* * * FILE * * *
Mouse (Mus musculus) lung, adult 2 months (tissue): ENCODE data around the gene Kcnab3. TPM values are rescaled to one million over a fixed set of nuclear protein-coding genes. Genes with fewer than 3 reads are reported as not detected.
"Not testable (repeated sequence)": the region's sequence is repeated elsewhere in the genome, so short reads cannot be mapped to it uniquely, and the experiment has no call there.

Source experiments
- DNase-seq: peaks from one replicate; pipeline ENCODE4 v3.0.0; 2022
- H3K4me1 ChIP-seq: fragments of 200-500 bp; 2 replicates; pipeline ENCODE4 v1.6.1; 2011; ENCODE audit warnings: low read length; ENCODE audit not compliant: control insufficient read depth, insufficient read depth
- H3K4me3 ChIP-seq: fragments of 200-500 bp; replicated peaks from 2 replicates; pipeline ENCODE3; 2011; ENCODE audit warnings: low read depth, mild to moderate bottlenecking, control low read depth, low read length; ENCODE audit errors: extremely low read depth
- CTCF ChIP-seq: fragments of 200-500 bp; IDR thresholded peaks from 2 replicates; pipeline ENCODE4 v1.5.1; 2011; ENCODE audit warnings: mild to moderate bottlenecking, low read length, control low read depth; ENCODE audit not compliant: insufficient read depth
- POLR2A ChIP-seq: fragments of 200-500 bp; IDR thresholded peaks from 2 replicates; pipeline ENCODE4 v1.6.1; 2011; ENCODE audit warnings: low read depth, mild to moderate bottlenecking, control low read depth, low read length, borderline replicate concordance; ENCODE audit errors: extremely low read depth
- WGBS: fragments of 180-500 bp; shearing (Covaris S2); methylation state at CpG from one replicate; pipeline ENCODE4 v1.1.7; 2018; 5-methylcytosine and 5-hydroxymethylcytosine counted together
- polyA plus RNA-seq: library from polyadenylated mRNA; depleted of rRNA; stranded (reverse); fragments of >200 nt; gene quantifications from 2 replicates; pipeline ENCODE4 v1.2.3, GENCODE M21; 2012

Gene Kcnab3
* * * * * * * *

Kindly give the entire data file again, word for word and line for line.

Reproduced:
Mouse (Mus musculus) lung, adult 2 months (tissue): ENCODE data around the gene Kcnab3. TPM values are rescaled to one million over a fixed set of nuclear protein-coding genes. Genes with fewer than 3 reads are reported as not detected.
"Not testable (repeated sequence)": the region's sequence is repeated elsewhere in the genome, so short reads cannot be mapped to it uniquely, and the experiment has no call there.

Source experiments
- DNase-seq: peaks from one replicate; pipeline ENCODE4 v3.0.0; 2022
- H3K4me1 ChIP-seq: fragments of 200-500 bp; 2 replicates; pipeline ENCODE4 v1.6.1; 2011; ENCODE audit warnings: low read length; ENCODE audit not compliant: control insufficient read depth, insufficient read depth
- H3K4me3 ChIP-seq: fragments of 200-500 bp; replicated peaks from 2 replicates; pipeline ENCODE3; 2011; ENCODE audit warnings: low read depth, mild to moderate bottlenecking, control low read depth, low read length; ENCODE audit errors: extremely low read depth
- CTCF ChIP-seq: fragments of 200-500 bp; IDR thresholded peaks from 2 replicates; pipeline ENCODE4 v1.5.1; 2011; ENCODE audit warnings: mild to moderate bottlenecking, low read length, control low read depth; ENCODE audit not compliant: insufficient read depth
- POLR2A ChIP-seq: fragments of 200-500 bp; IDR thresholded peaks from 2 replicates; pipeline ENCODE4 v1.6.1; 2011; ENCODE audit warnings: low read depth, mild to moderate bottlenecking, control low read depth, low read length, borderline replicate concordance; ENCODE audit errors: extremely low read depth
- WGBS: fragments of 180-500 bp; shearing (Covaris S2); methylation state at CpG from one replicate; pipeline ENCODE4 v1.1.7; 2018; 5-methylcytosine and 5-hydroxymethylcytosine counted together
- polyA plus RNA-seq: library from polyadenylated mRNA; depleted of rRNA; stranded (reverse); fragments of >200 nt; gene quantifications from 2 replicates; pipeline ENCODE4 v1.2.3, GENCODE M21; 2012

Gene Kcnab3